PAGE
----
though there was a full-sized four-post bedstead in the window, such a tear stood trembling in his eye, as seemed to blot it out.
`Augustus, my love,' said Miss Pecksniff, `ask the price of the eight rosewood chairs, and the loo table.'
`Perhaps they are ordered already,' said Augustus. `Perhaps they are Another's.'
`They can make more like them, if they are,' rejoined Miss Pecksniff.
`No, no, they can't,' said Moddle. `It's impossible!'
He appeared, for the moment, to be quite overwhelmed and stupefied by the prospect of his approaching happiness; but recovering, entered the shop. He returned immediately: saying in a tone of despair
`Twenty-four pound ten!'
Miss Pecksniff, turning to receive this announcement, became conscious of the observation of Tom Pinch and his sister.
`Oh, really!' cried Miss Pecksniff, glancing about her, as if for some convenient means of sinking into the earth. `Upon my word, I--there never was such a--to think that one should be so very--Mr. Augustus Moddle, Miss Pinch!'
Miss Pecksniff was quite gracious to Miss Pinch in this triumphant introduction; exceedingly gracious. She was more than gracious; she was kind and cordial. Whether the recollection of the old service Tom had rendered her in knocking Mr. Jonas on the head had wrought this change in her opinions; or whether her separation from her parent had reconciled her to all human-kind, or to all that interesting portion of human-kind which was not friendly to him: or whether the delight of having some new female acquaintance to whom to communicate her interesting prospects was paramount to every other consideration; cordial and kind Miss Pecksniff was. And twice Miss Pecksniff kissed Miss Pinch upon the cheek.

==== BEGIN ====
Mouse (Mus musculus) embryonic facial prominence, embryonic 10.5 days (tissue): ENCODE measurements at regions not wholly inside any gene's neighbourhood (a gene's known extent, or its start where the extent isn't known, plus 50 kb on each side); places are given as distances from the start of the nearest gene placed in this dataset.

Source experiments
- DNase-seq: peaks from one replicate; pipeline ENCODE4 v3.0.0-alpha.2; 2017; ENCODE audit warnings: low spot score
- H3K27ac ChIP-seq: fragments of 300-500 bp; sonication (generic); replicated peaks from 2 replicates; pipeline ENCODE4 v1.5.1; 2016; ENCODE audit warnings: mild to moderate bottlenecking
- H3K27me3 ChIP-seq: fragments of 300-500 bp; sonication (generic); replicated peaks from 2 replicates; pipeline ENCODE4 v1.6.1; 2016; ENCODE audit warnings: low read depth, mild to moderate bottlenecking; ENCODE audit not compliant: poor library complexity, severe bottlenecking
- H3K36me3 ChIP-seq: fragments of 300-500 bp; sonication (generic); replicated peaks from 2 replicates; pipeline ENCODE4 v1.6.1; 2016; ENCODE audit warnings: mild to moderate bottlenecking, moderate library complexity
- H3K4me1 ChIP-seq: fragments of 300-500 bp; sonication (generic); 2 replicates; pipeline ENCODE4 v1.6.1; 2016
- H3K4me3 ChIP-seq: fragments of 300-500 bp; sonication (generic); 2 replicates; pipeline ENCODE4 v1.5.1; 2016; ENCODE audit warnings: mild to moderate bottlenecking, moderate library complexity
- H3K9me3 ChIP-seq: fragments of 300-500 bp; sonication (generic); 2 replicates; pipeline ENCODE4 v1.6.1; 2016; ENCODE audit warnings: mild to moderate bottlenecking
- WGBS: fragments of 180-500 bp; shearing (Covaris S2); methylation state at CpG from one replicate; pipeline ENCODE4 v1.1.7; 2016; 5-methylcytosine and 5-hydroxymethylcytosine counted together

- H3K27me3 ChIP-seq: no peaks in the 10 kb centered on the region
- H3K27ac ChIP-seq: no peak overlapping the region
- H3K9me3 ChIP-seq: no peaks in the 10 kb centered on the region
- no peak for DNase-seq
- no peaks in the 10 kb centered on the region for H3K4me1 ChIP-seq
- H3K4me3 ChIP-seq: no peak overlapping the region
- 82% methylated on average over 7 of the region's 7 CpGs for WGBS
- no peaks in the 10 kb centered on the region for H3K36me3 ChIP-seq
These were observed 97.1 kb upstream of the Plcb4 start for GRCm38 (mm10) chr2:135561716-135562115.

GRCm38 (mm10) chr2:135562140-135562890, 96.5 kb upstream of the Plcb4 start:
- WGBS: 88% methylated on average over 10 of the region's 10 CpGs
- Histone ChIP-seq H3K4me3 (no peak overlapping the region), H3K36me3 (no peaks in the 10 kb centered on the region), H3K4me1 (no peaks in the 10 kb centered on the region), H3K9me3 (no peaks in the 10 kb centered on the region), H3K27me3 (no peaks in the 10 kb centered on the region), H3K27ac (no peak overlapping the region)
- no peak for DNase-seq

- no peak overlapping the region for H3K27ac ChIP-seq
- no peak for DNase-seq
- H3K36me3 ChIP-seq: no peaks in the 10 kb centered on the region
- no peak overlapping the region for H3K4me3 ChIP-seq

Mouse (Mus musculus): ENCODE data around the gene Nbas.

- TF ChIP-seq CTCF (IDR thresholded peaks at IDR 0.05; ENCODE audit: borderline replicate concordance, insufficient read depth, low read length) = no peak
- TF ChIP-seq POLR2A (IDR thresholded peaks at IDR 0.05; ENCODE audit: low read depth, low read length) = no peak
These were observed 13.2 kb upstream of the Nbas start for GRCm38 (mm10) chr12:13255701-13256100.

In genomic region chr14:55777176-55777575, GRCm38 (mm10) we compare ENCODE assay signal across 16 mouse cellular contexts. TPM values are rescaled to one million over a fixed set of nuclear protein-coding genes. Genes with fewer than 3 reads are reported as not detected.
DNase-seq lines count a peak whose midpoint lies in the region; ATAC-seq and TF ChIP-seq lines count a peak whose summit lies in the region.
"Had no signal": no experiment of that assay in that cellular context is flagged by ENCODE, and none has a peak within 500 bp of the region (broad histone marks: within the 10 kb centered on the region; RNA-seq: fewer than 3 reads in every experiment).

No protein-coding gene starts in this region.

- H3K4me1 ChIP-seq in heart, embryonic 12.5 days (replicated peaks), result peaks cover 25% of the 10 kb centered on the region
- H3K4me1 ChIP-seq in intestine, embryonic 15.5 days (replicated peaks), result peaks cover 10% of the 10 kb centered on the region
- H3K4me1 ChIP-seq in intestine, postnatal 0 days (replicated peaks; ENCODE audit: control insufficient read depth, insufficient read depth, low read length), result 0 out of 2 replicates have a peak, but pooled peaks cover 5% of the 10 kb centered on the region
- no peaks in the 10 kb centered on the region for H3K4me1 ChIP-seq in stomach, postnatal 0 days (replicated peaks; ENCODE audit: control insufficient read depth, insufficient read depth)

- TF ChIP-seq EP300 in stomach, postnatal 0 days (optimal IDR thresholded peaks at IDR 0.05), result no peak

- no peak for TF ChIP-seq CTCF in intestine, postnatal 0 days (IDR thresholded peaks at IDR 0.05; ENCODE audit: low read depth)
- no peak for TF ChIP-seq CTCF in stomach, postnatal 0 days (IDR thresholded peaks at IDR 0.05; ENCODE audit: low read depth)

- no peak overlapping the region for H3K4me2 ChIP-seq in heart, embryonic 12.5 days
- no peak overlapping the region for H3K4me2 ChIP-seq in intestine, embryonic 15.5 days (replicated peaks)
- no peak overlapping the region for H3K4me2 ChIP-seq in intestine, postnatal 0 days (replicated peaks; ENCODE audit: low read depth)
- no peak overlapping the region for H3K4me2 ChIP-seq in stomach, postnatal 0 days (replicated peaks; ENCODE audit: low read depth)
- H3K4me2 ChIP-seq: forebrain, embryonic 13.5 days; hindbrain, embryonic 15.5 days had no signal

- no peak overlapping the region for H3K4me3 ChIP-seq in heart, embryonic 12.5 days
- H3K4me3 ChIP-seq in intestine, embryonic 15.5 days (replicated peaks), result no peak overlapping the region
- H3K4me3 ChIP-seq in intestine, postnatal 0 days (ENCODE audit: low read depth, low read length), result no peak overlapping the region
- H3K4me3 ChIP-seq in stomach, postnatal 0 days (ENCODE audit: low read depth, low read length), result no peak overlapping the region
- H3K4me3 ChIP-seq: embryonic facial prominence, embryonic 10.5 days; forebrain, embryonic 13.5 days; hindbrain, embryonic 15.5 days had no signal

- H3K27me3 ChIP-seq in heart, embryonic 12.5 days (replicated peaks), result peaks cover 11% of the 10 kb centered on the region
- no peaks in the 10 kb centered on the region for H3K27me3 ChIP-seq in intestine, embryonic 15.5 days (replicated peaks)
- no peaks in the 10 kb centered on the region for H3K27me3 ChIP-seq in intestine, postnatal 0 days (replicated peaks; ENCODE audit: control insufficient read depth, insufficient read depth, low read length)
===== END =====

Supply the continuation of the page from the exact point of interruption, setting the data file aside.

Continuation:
`Augustus--Mr. Pinch, you know. My dear girl!' said Miss Pecksniff, aside. `I never was so ashamed in my life.'
Ruth begged her not to think of it.
`I mind your brother less than anybody else,' simpered Miss Pecksniff. `But the indelicacy of meeting any gentleman under such circumstances! Augustus, my child, did you--'
Here Miss Pecksniff whispered in his ear. The suffering Moddle repeated:
`Twenty-four pound ten!'
`Oh, you silly man! I don't mean them,' said Miss Pecksniff. `I am speaking of the--'
Here she whispered him again.
`If it's the same patterned chintz as that in the window; thirty-two, twelve, six,' said Moddle, with a sigh. `And very dear.'
Miss Pecksniff stopped him from giving any further explanation by laying her hand upon his lips, and betraying a soft embarrassment. She then asked Tom Pinch which way he was going.
`I was going to see if I could find your sister,' answered Tom, `to whom I wished to say a few words. We were going to Mrs. Todgers's, where I had the pleasure of seeing her before.'
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